Tuesday, 18 October 2016

Deus Ex Machina

Deus ex machina is the Latin phrase originally used to describe an ancient plot device used in Greek and Roman theatre. The phrase is loosely translated as “god from the machine.”

It referred to scenes in which a crane (machine) was used to lower actors playing a god (deus) onto the stage to set things right, often near the end of the play. Its most literal interpretation is when a godlike figure, with all the convenient power that comes with that, arrives to solve the problem.

The literary device of deus ex machina means to solve a seemingly intractable problem in a plot by adding an unexpected character, object, or situation.

With all due respect to the ancient Romans, it's good to avoid using a deus ex machina in your own story though, as readers will feel cheated. Here's a great explanation by the extremely talented, Kathy Bates playing Annie Wilkes in Stephen King's Misery.

If you ever think of taking the easy way out, remember Annie.

But this plot device comes in many disguises. Here are a number of requirements for a sudden plot development to be a deus ex machina:

1. It may be a solution to a problem, but it never make things worse nor does the sudden twist change the understanding of the story.

2. It is external to the characters and their choices throughout the story. 

3. The solution comes from a character with little influence on the plot until that point or by random chance.

One of the most common deus ex machina endings is the "it was all a dream" ending. It hits all the requirements: the crisis is solved through no actions of the protagonists, renders the actions/choices of the protagonists useless, and it comes out of nowhere.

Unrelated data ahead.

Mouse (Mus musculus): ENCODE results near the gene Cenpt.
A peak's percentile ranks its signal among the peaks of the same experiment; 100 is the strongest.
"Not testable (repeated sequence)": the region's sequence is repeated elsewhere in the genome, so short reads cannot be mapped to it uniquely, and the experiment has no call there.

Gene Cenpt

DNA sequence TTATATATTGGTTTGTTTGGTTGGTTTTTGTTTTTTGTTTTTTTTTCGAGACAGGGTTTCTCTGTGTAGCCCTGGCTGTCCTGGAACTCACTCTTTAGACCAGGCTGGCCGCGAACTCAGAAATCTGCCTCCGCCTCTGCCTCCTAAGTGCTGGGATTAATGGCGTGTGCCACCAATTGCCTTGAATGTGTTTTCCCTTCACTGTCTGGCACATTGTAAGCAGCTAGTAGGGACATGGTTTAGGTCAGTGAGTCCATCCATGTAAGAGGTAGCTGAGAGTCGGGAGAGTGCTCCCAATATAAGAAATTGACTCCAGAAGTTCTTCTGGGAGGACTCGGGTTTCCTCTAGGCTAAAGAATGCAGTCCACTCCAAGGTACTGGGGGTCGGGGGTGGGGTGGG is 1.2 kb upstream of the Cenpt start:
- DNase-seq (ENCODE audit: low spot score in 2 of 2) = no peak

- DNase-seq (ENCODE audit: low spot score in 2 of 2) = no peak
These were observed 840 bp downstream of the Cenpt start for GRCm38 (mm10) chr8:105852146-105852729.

Here are a few more examples:

Near the ending of The Wizard of Oz, after Dorothy is stranded when the hot air balloon takes off without her, the Good Fairy shows up and tells Dorothy she had the power to go home all along.

Why did she send this kid on an unnecessary and dangerous journey that ended up requiring her to kill ANOTHER witch?
Yes, that's right, double homicide. It's not like Dorothy wanted to stay in Munckinville. She wanted to go home right away! Don't get me wrong, I love the movie.  

Also, remember this moment in Jurasic Park? Just when everyone was about to be eaten by the raptors, the T-Rex jumps in and eats the raptor. No one noticed the giant dinosaur inside the lobby?

Annie Wilkes would not be impressed.

Okay, so now that you know what a deus ex machina is, make sure you don't have any in your story.

Happy Writing!

1 comment:

Unknown said...

I think dreams are one of my most disliked examples of deus ex machina. If it's simply a dream sequence (one that's obvious) that somehow provides something to the story, that's fine. But waking up to realize the whole thing never actually happened? How dissatisfying.

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